NSW intends to go from a compulsary third party insurance scheme to a no fault scheme for transport accidents

NSW intends to go from a compulsary third party insurance scheme to a no fault scheme for transport accidents

April 9, 2013

 Motorists could save about 15 per cent on their green slips under proposed reforms to make the Compulsory Third Party (CTP) insurance scheme fairer and more affordable. NSW Premier Barry O’Farrell and Minister for Finance and Services Greg Pearce said CTP in NSW is the least affordable in Australia and a NSW Motor Accidents Authority review had recommended an overhaul. “CTP needs to be more affordable for motorists and fairer for people injured in motor vehicle accidents,” Mr O’Farrell said.

“At the moment, motorists in NSW are paying on average $500 a year for CTP insurance – up to $260 more than other states – while injured people are waiting years to receive benefits.  “The NSW Government’s proposed green slip changes could reduce the cost of the average CTP premium by about 15 per cent and ensure claimants receive benefits as soon as possible. “The current scheme has turned into a lawyers’ picnic – less than half of all premiums collected by insurers actually goes to accident victims. That’s simply not good enough. “These proposed changes will drive down costs by ensuring the system is focused on those who are injured, not ambulance chasing lawyers.” Mr Pearce said the plan is for a ‘no fault’ scheme to significantly reduce long and costly disputes and give those injured in accidents faster access to benefits. This would also bring the NSW system into line with Victoria.  “The current CTP scheme is expensive because of the time it takes to settle compensation disputes often delayed by lengthy legal battles over who is at fault and who should pay,” he said.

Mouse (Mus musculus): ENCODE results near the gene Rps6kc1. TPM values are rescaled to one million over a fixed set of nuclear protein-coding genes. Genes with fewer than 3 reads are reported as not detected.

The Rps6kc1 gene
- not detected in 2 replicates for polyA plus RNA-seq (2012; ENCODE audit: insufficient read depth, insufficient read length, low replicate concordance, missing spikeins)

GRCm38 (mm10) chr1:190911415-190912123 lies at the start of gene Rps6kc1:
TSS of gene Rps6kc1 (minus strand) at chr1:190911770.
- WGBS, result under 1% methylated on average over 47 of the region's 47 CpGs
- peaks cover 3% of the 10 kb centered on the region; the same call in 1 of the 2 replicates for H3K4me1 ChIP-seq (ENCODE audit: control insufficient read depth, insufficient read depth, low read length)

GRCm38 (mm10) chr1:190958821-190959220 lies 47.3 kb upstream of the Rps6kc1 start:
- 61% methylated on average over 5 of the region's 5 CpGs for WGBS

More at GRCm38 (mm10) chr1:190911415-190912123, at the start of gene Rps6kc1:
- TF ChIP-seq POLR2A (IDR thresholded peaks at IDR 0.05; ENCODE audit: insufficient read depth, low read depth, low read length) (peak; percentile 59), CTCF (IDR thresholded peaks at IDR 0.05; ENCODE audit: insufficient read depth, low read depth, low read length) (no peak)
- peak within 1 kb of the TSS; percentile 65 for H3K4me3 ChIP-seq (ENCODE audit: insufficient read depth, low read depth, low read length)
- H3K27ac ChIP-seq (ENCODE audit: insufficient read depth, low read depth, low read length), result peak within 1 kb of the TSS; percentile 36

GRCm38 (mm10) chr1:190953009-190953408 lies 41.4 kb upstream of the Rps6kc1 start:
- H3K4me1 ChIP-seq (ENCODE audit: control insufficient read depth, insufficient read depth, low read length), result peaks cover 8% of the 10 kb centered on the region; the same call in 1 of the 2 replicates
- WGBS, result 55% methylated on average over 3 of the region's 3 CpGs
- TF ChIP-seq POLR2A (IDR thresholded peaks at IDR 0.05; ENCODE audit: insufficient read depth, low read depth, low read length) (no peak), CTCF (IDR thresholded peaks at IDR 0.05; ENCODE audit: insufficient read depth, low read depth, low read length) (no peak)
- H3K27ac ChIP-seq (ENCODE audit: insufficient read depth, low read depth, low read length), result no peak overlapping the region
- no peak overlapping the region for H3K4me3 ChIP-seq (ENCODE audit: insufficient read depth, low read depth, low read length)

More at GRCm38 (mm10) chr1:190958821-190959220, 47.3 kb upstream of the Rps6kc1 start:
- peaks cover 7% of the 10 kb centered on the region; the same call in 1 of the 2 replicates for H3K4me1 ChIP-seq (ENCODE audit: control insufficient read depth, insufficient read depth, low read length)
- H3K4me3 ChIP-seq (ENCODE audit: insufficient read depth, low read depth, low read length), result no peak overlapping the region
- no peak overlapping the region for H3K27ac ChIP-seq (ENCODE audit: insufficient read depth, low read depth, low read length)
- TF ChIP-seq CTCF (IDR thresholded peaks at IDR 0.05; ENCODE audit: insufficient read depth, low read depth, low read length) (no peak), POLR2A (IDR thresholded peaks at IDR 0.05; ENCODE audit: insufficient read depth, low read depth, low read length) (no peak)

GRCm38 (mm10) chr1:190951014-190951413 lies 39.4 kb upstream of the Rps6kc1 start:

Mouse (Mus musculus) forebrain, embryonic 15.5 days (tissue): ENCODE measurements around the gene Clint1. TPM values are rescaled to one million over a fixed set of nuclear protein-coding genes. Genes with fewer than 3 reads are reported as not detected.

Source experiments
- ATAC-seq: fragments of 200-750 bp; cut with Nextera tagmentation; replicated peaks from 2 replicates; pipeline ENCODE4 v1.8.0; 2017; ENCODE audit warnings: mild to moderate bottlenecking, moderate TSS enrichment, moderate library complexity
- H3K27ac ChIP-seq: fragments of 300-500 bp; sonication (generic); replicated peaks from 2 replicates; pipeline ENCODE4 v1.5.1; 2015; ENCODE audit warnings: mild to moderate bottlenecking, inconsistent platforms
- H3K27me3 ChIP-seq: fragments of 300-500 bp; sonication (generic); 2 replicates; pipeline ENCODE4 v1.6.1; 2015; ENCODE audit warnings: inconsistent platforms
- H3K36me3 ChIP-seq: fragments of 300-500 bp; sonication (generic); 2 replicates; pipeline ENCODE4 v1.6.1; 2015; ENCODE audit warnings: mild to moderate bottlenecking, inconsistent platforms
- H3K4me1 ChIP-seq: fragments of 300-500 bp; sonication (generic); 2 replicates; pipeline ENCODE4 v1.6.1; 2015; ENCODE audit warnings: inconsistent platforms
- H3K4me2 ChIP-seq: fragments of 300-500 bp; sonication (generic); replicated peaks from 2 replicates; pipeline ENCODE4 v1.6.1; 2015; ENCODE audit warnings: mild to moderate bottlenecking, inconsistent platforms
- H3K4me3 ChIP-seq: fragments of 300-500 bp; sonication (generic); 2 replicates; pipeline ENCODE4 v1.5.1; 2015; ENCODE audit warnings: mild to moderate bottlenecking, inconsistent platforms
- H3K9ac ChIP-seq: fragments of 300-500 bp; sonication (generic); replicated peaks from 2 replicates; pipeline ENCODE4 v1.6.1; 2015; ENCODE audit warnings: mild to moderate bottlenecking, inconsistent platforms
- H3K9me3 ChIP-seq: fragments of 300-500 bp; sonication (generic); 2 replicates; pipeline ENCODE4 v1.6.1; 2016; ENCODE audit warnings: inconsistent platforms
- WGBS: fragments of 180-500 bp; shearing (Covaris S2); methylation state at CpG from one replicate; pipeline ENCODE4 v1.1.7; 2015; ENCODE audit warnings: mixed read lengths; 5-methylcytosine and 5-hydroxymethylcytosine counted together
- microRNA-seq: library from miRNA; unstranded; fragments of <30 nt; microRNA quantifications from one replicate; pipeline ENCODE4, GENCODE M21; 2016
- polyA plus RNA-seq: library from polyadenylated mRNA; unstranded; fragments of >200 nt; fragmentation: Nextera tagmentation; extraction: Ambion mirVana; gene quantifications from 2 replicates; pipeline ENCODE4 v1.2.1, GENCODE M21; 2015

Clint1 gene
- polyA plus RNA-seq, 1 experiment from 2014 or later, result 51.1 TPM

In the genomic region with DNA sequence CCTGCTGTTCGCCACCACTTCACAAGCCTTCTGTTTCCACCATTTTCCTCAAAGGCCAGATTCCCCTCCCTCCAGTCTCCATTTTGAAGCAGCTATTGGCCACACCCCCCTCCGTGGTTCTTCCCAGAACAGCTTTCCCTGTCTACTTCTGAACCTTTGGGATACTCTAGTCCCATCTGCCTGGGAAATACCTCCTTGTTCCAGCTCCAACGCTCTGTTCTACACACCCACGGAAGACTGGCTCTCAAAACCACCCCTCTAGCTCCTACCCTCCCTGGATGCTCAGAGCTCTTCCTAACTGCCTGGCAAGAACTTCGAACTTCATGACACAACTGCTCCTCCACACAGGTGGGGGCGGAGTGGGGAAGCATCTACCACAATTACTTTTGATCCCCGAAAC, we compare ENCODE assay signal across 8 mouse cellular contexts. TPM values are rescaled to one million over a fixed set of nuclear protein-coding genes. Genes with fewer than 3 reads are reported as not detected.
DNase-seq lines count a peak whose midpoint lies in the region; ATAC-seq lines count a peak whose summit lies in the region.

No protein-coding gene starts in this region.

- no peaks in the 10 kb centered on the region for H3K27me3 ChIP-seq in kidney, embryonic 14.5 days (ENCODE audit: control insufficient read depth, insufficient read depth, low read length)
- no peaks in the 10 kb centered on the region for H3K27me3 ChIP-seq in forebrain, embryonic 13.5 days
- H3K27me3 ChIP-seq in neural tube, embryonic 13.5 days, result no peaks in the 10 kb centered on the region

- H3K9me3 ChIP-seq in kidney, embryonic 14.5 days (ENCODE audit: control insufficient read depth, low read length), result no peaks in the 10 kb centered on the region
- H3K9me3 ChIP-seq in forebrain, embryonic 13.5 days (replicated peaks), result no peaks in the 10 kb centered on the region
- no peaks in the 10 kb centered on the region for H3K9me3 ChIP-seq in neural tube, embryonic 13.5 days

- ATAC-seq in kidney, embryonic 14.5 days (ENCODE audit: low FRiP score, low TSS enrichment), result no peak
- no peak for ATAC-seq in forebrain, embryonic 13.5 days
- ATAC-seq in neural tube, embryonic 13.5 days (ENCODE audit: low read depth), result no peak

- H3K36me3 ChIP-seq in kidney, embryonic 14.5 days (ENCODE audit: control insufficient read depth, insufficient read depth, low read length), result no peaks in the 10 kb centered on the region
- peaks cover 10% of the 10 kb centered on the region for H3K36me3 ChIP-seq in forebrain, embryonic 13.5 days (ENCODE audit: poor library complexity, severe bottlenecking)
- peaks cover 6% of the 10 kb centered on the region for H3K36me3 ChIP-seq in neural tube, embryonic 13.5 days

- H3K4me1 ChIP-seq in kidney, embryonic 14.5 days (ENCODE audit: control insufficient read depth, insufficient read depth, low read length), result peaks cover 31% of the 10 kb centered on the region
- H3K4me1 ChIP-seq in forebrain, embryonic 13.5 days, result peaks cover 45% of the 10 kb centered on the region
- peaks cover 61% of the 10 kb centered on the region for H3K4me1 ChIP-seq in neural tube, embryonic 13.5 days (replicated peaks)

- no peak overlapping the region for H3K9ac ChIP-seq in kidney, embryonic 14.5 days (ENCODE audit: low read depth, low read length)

“Generally, the majority of compensation is paid out between three and five years after an accident and often it’s the lawyers who walk away with more money than those  with injuries. “A ‘no fault’ scheme would reduce costs, create a more competitive CTP insurance market, and get money to those who need it the most, rather than lawyers, insurers and investigators.  “CTP in NSW is the least affordable in Australia and will only get worse unless we change it,” he said. The Lifetime Care and Support Scheme remains unchanged.

 Current CTP Scheme case studies

A pedestrian was hit by a car while walking on a footpath – it took seven years to resolve the case which resulted in the claimant receiving $6,000 to cover medical expenses, while legal costs amounted to about $50,000.

A person was hit by a car and the costs of legal, investigation and medical expenses was $190,000 – the victim received less than $30,000 for injuries suffered and the claim took eight years to resolve.

A motorist involved in a car accident was found to be at fault. He sustained a broken collar bone and had to take several months off his job as a labourer to recover. He was not able to claim for all his lost income as a result of the accident and subsequently found himself in severe financial distress.

A motorcycle rider was involved in an accident due to the road conditions – the rider was seriously injured but unable to claim compensation as no  other vehicle was involved. Legal costs were $30,000.


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